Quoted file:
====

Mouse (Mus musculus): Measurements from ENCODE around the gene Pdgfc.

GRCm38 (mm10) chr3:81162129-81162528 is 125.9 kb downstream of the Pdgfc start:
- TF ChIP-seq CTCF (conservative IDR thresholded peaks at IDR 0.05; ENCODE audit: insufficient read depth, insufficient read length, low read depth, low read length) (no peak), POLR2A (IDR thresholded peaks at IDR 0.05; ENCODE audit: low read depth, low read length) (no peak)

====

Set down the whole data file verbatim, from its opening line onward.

Mouse (Mus musculus): Measurements from ENCODE around the gene Pdgfc.

GRCm38 (mm10) chr3:81162129-81162528 is 125.9 kb downstream of the Pdgfc start:
- TF ChIP-seq CTCF (conservative IDR thresholded peaks at IDR 0.05; ENCODE audit: insufficient read depth, insufficient read length, low read depth, low read length) (no peak), POLR2A (IDR thresholded peaks at IDR 0.05; ENCODE audit: low read depth, low read length) (no peak)